Gulf of Mexico Dead Zone Smaller Due to Lower Mississippi River Water Flow
Lower summer flow from the Mississippi River this year is credited as the main driver for a smaller Gulf of Mexico hypoxia zone or "dead zone". The National Oceanic and Atmospheric Administration (NOAA) released details on the size of this year's dead zone on Wednesday.
After taking measurements last week, the dead zone measured about 3,275 square miles, one of the smaller areas mapped since they began tracking the size of the hypoxia area. Still, this translates into more than 2 million acres of the Gulf that is potentially uninhabitable for fish and other marine wildlife.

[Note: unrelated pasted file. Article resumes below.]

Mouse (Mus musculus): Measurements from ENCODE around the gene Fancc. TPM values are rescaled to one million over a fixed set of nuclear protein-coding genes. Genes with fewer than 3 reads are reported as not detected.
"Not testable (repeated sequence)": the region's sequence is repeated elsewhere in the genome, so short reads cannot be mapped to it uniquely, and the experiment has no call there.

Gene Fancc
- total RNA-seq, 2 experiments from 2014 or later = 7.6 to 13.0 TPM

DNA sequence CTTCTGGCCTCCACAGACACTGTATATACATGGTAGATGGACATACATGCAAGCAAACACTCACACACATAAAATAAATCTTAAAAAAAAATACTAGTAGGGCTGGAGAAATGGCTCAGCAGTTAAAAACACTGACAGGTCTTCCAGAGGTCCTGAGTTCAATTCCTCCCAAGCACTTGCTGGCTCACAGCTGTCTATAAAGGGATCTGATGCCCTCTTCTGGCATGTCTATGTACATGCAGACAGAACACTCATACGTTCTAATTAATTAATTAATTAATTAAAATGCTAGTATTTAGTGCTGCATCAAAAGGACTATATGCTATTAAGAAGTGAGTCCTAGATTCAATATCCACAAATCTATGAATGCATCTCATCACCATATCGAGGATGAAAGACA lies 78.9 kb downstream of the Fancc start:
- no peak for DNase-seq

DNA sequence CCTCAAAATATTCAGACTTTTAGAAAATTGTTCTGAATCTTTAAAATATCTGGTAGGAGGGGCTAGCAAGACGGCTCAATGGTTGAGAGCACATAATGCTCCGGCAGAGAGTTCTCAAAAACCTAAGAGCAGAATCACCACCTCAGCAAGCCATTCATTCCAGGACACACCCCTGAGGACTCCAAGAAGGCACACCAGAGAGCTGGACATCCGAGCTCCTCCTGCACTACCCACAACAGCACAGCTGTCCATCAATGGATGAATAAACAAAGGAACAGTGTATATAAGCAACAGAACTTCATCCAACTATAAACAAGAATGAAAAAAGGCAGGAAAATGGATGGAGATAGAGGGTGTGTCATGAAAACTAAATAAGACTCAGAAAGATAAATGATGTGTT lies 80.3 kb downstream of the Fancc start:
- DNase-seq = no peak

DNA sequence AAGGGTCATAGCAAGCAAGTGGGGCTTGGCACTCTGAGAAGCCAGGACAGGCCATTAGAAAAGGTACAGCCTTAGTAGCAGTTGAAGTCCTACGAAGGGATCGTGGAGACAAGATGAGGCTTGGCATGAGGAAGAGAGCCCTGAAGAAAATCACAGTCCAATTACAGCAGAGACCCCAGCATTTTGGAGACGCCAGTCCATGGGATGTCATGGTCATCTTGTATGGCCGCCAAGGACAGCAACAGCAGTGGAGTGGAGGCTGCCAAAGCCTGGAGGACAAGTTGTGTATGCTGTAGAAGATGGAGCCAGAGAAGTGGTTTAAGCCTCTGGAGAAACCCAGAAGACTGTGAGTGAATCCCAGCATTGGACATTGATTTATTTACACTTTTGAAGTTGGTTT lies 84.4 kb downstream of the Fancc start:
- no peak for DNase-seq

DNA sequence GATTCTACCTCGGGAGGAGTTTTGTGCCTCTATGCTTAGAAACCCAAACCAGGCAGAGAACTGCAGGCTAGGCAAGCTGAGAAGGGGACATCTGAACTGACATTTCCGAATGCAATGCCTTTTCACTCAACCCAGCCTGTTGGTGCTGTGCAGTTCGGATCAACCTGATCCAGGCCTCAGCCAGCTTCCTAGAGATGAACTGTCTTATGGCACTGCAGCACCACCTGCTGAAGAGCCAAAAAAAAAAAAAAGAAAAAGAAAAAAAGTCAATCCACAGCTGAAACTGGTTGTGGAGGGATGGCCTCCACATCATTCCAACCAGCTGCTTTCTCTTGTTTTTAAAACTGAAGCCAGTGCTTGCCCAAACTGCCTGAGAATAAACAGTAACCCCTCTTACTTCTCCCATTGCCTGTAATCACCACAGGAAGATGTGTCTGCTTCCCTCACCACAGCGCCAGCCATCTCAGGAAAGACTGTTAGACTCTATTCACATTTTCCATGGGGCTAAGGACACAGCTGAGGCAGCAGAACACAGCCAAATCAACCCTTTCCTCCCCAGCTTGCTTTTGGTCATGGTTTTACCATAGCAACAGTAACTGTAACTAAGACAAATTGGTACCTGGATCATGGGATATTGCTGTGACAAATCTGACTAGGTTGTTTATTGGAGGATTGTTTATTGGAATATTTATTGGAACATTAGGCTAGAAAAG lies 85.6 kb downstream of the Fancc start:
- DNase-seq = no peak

IFCA members can learn more about NOAA report here.